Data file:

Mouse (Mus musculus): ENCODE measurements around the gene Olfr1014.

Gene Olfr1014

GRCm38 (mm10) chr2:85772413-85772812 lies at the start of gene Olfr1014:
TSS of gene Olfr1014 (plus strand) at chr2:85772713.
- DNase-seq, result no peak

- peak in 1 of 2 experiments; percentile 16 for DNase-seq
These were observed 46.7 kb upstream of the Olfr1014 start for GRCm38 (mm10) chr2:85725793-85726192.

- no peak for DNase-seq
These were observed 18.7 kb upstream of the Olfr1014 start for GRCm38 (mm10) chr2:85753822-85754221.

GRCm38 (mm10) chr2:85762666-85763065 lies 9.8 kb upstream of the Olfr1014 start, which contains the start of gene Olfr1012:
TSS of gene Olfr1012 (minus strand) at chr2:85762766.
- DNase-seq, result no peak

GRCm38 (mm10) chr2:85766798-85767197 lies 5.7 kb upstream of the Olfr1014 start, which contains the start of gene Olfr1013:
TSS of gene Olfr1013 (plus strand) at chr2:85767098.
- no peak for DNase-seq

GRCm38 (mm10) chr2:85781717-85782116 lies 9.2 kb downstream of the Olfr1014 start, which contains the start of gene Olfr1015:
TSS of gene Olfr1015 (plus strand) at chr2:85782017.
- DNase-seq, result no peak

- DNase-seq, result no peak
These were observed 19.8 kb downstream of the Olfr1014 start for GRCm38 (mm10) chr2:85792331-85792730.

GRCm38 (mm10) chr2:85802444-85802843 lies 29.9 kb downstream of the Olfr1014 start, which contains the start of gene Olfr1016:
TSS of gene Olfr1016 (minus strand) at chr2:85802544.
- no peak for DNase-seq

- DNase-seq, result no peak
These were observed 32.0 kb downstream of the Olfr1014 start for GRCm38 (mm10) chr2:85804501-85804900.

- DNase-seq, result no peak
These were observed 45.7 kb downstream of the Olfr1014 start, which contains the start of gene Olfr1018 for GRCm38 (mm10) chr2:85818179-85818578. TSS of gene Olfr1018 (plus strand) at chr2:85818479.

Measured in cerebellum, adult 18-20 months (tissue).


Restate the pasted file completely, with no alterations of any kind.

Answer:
Mouse (Mus musculus): ENCODE measurements around the gene Olfr1014.

Gene Olfr1014

GRCm38 (mm10) chr2:85772413-85772812 lies at the start of gene Olfr1014:
TSS of gene Olfr1014 (plus strand) at chr2:85772713.
- DNase-seq, result no peak

- peak in 1 of 2 experiments; percentile 16 for DNase-seq
These were observed 46.7 kb upstream of the Olfr1014 start for GRCm38 (mm10) chr2:85725793-85726192.

- no peak for DNase-seq
These were observed 18.7 kb upstream of the Olfr1014 start for GRCm38 (mm10) chr2:85753822-85754221.

GRCm38 (mm10) chr2:85762666-85763065 lies 9.8 kb upstream of the Olfr1014 start, which contains the start of gene Olfr1012:
TSS of gene Olfr1012 (minus strand) at chr2:85762766.
- DNase-seq, result no peak

GRCm38 (mm10) chr2:85766798-85767197 lies 5.7 kb upstream of the Olfr1014 start, which contains the start of gene Olfr1013:
TSS of gene Olfr1013 (plus strand) at chr2:85767098.
- no peak for DNase-seq

GRCm38 (mm10) chr2:85781717-85782116 lies 9.2 kb downstream of the Olfr1014 start, which contains the start of gene Olfr1015:
TSS of gene Olfr1015 (plus strand) at chr2:85782017.
- DNase-seq, result no peak

- DNase-seq, result no peak
These were observed 19.8 kb downstream of the Olfr1014 start for GRCm38 (mm10) chr2:85792331-85792730.

GRCm38 (mm10) chr2:85802444-85802843 lies 29.9 kb downstream of the Olfr1014 start, which contains the start of gene Olfr1016:
TSS of gene Olfr1016 (minus strand) at chr2:85802544.
- no peak for DNase-seq

- DNase-seq, result no peak
These were observed 32.0 kb downstream of the Olfr1014 start for GRCm38 (mm10) chr2:85804501-85804900.

- DNase-seq, result no peak
These were observed 45.7 kb downstream of the Olfr1014 start, which contains the start of gene Olfr1018 for GRCm38 (mm10) chr2:85818179-85818578. TSS of gene Olfr1018 (plus strand) at chr2:85818479.

Measured in cerebellum, adult 18-20 months (tissue).